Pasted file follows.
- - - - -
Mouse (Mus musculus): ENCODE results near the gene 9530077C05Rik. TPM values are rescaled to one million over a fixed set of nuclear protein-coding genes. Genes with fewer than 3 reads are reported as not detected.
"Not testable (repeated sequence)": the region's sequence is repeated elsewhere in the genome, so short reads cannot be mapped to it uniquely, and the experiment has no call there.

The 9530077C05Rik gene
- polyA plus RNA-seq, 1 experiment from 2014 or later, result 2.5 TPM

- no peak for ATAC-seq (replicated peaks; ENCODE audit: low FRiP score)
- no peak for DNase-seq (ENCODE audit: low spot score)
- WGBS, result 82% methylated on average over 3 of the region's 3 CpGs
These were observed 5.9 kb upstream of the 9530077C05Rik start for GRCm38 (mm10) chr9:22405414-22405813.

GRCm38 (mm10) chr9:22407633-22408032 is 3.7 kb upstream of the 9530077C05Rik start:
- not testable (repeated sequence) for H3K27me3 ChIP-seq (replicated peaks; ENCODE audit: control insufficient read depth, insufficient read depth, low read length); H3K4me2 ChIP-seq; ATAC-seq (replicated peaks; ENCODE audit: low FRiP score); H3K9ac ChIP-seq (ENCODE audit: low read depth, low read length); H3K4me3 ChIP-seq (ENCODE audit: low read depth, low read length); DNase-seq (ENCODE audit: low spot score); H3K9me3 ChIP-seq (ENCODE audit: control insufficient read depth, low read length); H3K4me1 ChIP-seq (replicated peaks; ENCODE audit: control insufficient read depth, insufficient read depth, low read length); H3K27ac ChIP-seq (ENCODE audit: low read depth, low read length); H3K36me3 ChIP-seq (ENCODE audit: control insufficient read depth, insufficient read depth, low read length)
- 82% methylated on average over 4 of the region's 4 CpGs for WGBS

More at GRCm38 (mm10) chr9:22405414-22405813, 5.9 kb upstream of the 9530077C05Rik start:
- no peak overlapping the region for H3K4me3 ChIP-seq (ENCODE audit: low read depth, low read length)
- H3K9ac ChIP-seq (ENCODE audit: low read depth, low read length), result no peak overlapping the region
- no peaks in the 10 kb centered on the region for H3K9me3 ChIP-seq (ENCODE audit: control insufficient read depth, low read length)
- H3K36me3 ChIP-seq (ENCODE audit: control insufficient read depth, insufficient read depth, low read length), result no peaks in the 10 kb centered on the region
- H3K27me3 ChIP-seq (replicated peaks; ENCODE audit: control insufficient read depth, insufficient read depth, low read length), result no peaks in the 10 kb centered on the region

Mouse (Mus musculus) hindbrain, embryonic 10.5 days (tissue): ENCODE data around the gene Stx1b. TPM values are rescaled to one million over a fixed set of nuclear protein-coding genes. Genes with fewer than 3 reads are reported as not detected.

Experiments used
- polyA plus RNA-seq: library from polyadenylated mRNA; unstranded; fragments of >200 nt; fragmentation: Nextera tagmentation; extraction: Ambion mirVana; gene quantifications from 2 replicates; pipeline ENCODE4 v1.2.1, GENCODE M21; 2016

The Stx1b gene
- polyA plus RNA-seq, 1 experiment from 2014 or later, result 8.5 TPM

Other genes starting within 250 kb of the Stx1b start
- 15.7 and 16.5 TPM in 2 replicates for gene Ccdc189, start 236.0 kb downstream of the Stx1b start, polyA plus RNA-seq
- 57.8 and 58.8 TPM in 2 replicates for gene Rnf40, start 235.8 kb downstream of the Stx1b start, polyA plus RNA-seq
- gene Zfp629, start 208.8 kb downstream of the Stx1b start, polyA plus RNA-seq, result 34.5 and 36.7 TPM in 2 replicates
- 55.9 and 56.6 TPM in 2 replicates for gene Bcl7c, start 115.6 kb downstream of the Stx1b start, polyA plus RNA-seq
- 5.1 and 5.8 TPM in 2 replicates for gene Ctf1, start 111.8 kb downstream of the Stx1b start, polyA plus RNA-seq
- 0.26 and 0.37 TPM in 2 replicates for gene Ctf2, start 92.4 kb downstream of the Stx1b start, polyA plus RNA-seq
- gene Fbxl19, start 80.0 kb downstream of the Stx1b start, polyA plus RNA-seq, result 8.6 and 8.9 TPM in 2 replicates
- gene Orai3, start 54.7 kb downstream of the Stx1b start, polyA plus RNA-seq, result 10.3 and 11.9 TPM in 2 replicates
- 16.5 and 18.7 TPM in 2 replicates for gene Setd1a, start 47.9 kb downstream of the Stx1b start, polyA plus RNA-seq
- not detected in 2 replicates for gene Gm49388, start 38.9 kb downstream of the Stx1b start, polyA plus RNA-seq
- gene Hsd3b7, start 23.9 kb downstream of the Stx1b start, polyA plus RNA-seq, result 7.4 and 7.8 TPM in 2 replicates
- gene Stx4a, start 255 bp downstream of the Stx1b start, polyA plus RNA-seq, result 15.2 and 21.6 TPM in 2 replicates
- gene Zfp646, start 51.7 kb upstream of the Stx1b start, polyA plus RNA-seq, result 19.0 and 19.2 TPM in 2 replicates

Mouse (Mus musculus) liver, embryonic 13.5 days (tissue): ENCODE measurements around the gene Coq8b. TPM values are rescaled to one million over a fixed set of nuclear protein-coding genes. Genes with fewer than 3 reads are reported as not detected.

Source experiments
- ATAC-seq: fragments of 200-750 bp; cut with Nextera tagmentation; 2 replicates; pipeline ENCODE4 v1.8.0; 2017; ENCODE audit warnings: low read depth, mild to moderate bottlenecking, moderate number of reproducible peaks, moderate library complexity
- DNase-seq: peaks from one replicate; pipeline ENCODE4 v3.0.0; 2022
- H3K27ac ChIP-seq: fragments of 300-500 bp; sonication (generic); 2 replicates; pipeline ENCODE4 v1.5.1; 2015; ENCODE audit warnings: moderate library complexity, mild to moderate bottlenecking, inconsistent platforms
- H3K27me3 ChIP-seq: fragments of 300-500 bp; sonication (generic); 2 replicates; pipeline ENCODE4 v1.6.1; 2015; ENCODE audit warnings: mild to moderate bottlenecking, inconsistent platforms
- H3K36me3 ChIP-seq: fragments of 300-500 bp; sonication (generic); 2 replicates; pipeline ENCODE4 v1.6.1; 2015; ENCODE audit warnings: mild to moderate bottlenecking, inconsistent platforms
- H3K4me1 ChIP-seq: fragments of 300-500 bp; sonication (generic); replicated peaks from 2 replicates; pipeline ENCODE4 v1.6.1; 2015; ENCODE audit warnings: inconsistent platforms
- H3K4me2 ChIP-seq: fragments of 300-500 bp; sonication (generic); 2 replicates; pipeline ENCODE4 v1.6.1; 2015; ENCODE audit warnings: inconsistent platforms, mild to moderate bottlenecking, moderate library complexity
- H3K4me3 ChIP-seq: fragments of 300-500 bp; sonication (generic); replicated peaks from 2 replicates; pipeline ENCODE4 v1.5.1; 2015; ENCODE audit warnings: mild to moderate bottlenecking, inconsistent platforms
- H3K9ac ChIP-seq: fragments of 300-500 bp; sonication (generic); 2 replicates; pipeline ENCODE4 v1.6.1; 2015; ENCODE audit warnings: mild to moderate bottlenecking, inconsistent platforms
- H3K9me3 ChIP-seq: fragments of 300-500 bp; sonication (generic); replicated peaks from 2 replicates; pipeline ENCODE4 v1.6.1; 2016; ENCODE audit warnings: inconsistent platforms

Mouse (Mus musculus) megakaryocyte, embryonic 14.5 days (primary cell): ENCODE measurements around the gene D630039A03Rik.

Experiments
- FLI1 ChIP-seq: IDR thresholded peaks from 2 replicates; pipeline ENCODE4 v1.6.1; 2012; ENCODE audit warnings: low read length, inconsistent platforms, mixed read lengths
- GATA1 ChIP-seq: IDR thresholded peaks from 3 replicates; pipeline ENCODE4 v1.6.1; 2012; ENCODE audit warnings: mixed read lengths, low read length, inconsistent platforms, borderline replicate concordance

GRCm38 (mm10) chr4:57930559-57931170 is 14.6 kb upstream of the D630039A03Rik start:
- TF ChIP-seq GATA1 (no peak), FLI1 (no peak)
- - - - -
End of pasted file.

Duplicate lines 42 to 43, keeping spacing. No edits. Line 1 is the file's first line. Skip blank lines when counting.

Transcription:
- H3K27me3 ChIP-seq: fragments of 300-500 bp; sonication (generic); 2 replicates; pipeline ENCODE4 v1.6.1; 2015; ENCODE audit warnings: mild to moderate bottlenecking, inconsistent platforms
- H3K36me3 ChIP-seq: fragments of 300-500 bp; sonication (generic); 2 replicates; pipeline ENCODE4 v1.6.1; 2015; ENCODE audit warnings: mild to moderate bottlenecking, inconsistent platforms